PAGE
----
GACVS is the driving force behind Vaccine Safety Net – a platform run by WHO assembling trusted web sites from all parts of the world providing reliable information about vaccines.  Those sites can be recognized because they display a WHO-protected visual identity.  As of 19 September 2019, there are 75 sites from 34 countries participating in this network, offering vaccine safety information in 24 languages.

The Blueprint 2.0 will be designed for all countries rather than concentrating on low- and middle-income countries.  It will focus on strengthening the capacities of national regulatory authorities, so the quality and safety of vaccines can be assured locally and closer to patients.  It will also foster the coordination of efforts between immunization programmes, regulatory agencies and their partners and highlight the responsibility of vaccine manufacturers in monitoring vaccine safety.  Coordination will include new mechanisms to ensure that vaccine safety strategies are fully operational and work effectively.  Finally, the strategy will highlight the role of communication and reliable information to dispel false allegations and wrong perceptions to sensitize people on vaccines’ tremendous benefits for individual and public health. 


The mechanisms to implement the strategy are already in place.  More funding will be mobilised to ensure success.

Basically, the new strategy is implemented through the Global Vaccine Safety Initiative (GVSI), a broad network of vaccine safety stakeholders who work jointly to improve vaccine safety in countries and globally.  The network develops new tools and methods, provides training, conducts studies related to current issues in vaccine safety, and promotes trusted communication based on science and objectivity.  The GVSI has demonstrated its value with the first Blueprint and is well equipped to address the challenges of the next decade.  In addition to implementing the strategy, progress will be monitored continuously.  The idea is that an independent group, convened by the GVSI Observatory, will do the monitoring.  That way, WHO and partners will receive regular information and advice from respected scientists, not directly responsible for Blueprint implementation, on how to better prioritize their efforts.    


Besides products with fewer untoward reactions, novel ways of administering vaccines are also under development.  These include pre-filled syringes that avoid any risk related to the transfer from a vial to a syringe.  Vaccine administration at the surface of the skin with patches is also at advanced stages of development.  The use of nucleic acid that can teach the body to produce self-protection against a disease is another avenue.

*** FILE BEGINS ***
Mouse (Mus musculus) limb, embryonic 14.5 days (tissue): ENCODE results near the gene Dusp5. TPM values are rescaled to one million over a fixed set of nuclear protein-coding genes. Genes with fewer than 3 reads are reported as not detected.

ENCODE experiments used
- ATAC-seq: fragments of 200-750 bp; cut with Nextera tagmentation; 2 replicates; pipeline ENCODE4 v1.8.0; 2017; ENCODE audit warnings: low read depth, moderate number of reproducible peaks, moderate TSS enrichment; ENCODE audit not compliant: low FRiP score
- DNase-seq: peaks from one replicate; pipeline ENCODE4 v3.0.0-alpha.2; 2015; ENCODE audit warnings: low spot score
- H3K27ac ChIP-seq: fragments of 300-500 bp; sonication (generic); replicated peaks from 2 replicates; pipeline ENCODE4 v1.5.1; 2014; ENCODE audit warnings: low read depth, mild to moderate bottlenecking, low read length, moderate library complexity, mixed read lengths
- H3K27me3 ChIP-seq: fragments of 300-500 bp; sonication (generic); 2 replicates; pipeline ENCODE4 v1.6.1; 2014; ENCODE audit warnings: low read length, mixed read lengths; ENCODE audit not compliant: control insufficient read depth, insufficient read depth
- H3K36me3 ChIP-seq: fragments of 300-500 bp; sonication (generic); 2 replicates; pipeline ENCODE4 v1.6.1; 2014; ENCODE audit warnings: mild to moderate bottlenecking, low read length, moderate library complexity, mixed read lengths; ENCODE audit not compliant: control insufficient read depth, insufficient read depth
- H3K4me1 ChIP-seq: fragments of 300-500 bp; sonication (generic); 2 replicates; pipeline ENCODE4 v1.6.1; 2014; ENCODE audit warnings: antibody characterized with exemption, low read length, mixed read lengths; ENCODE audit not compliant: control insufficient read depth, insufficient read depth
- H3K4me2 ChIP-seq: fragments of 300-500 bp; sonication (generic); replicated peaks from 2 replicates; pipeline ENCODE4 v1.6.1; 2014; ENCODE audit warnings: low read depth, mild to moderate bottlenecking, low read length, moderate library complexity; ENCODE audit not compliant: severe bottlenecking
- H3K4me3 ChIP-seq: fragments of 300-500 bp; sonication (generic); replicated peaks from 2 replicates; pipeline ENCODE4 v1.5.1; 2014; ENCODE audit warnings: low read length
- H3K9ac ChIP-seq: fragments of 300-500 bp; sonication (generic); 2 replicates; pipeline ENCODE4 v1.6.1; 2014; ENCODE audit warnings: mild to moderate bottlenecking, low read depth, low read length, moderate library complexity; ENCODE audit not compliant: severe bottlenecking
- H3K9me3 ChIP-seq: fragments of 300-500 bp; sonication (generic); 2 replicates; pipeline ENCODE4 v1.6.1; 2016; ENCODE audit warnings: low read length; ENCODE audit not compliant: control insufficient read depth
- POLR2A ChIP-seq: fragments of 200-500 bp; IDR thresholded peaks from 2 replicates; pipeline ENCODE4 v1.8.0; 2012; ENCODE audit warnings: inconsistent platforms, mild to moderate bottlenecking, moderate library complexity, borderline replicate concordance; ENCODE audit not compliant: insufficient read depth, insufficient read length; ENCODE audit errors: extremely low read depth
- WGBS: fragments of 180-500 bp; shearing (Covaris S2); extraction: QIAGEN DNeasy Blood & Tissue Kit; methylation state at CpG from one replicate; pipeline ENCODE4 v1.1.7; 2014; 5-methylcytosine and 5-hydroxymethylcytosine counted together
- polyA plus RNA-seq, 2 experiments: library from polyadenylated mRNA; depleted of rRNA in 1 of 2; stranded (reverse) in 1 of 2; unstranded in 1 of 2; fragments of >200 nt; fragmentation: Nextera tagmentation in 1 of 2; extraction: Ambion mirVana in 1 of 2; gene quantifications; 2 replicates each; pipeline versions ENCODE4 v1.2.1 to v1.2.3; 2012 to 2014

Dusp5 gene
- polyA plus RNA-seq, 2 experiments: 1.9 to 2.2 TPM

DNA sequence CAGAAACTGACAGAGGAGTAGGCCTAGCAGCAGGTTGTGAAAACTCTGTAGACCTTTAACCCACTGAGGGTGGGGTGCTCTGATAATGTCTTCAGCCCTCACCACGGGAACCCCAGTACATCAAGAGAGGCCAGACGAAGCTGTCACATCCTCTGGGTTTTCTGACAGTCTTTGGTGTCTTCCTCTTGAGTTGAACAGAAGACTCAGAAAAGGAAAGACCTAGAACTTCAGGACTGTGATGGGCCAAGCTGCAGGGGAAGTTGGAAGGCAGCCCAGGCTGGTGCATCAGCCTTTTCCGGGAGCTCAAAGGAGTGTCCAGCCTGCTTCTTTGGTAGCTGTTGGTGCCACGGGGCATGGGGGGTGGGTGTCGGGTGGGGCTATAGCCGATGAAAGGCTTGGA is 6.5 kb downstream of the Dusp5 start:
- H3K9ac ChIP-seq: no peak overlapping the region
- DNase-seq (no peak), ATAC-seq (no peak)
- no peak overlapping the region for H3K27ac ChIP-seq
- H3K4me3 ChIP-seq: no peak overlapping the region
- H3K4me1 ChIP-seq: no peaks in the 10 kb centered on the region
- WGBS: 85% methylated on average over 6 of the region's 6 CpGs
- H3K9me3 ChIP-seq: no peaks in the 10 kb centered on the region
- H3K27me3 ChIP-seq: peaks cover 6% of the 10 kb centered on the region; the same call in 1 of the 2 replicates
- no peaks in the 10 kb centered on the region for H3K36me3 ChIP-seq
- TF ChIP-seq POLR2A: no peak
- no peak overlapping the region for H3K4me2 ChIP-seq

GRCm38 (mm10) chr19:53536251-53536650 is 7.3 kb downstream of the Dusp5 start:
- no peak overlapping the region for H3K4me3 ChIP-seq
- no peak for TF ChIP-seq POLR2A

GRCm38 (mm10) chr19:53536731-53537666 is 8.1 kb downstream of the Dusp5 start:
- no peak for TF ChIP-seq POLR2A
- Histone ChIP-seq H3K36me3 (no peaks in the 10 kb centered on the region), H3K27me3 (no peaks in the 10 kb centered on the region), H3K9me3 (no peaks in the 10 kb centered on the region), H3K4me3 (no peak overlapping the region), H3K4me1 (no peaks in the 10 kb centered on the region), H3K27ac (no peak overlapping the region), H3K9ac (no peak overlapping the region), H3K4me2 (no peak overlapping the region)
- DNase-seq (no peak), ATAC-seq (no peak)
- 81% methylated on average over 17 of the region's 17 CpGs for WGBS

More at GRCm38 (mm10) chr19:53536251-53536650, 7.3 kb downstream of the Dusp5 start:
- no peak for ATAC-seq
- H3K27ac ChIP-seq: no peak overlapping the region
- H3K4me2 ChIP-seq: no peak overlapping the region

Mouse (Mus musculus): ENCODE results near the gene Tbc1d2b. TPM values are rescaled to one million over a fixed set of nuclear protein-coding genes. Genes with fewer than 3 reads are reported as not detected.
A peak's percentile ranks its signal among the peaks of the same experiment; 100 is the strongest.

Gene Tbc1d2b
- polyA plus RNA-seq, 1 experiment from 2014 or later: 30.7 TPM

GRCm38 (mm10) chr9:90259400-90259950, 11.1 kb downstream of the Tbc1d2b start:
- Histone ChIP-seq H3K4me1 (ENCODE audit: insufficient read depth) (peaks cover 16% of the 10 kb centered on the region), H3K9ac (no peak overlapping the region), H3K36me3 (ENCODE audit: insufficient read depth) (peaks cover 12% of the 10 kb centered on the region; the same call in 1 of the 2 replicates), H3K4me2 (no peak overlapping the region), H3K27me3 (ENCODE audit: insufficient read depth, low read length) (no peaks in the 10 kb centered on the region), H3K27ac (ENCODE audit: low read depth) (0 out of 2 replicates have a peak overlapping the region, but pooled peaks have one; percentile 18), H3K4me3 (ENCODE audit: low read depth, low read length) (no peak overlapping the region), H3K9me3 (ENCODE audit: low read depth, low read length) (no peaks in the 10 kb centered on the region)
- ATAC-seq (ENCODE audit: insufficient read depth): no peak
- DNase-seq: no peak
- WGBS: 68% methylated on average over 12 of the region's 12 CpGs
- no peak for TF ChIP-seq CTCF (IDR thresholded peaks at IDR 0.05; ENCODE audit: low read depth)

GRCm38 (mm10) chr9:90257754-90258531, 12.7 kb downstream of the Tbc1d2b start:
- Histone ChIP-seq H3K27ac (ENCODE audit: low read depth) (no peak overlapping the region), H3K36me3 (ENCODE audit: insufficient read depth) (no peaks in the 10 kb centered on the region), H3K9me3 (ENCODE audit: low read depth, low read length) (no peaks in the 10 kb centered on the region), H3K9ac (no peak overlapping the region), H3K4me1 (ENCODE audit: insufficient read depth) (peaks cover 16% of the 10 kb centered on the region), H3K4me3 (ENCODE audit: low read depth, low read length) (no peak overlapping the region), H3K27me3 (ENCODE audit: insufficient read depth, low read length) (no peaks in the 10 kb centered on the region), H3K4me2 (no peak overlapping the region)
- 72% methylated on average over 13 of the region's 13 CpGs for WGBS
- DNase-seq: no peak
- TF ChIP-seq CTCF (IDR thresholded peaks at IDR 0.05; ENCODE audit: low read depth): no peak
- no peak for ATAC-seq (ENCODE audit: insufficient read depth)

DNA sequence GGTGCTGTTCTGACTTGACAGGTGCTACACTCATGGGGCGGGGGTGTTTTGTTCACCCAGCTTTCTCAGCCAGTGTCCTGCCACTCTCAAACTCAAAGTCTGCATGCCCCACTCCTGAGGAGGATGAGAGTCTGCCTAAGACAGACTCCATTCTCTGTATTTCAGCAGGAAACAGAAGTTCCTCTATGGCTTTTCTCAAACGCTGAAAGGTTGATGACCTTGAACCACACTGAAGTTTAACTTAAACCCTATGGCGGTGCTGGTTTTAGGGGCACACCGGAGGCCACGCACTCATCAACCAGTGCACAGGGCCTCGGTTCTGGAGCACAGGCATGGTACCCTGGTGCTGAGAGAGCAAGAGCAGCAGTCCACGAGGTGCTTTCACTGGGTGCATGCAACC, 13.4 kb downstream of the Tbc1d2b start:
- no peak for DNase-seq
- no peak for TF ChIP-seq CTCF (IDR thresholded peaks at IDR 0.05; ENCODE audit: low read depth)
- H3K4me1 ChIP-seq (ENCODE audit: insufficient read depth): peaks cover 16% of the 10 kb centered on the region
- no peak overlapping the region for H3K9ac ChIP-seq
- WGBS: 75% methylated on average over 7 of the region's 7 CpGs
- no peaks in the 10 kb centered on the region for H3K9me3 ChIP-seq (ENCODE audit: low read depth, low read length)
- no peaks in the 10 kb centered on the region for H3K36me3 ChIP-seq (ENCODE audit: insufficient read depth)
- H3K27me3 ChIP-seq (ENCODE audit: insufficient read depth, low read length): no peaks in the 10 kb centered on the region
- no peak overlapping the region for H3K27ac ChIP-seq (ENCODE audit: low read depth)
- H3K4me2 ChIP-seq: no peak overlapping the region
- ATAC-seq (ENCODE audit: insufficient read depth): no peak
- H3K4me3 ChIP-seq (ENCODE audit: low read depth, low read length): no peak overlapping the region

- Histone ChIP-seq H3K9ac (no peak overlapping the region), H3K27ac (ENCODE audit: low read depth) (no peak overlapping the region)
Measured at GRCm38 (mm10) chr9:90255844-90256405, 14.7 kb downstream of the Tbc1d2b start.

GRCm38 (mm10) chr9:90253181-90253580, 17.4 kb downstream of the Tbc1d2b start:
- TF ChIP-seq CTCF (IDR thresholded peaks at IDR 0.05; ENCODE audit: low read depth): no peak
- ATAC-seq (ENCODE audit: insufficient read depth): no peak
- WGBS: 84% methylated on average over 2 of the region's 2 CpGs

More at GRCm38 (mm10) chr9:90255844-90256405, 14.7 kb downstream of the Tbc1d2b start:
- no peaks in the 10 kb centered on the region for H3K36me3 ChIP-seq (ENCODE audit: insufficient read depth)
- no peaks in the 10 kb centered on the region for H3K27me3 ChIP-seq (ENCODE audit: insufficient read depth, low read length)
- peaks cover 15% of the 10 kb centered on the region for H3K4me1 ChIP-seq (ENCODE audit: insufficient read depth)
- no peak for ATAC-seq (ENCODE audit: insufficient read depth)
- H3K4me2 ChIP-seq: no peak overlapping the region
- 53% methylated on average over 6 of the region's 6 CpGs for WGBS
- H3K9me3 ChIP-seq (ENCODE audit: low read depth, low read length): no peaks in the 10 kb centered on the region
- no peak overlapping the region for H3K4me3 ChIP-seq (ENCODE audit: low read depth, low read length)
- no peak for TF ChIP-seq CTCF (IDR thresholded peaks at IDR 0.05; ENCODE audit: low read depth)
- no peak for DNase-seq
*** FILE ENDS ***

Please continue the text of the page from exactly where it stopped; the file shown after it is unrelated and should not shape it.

There will also be improvements in the way safety is monitored.  Larger and faster international information systems will take advantage of new information technology.  Agile reporting systems will increase the way vaccine safety concerns are notified.  International networks will be able to rapidly join forces and test, through computer-based records, if a possible reaction to a vaccine is found in all places that use the same product.

Finally, information about vaccines and vaccine safety will be increasingly accessible and verified.  People will benefit from trusted sources that use rigorous science to explain what is known about vaccine risks and how to minimize them.

The Summit has two main aims:

  • First, to enhance WHO’s work on vaccine safety.  WHO’s current vaccine safety strategy – called the Global Vaccine Safety Blueprint – was published in 2012.  The Blueprint has made enormous progress improving vaccine safety in low- and middle-income countries in the last eight years.  WHO now wants to look to the future and enhance its work to meet the challenges of the new decade and the sustainable development agenda.  These include the emergence of many new vaccines, a more interconnected world and the explosion of global communication.
  • Second, it will feature the most recent from state-of-the-art vaccine safety science as we transition to the next decade.  We have learned a lot in recent years and scientifically resolved many vaccine safety issues from the 20th and early 21st centuries.  New issues, primarily related to novel vaccines, have also appeared and require continuing research.  Today we have new tools and methods to resolve those questions quicker, more thoroughly and through broader partnerships.  A publication will be produced to inform the global health community about the current situation.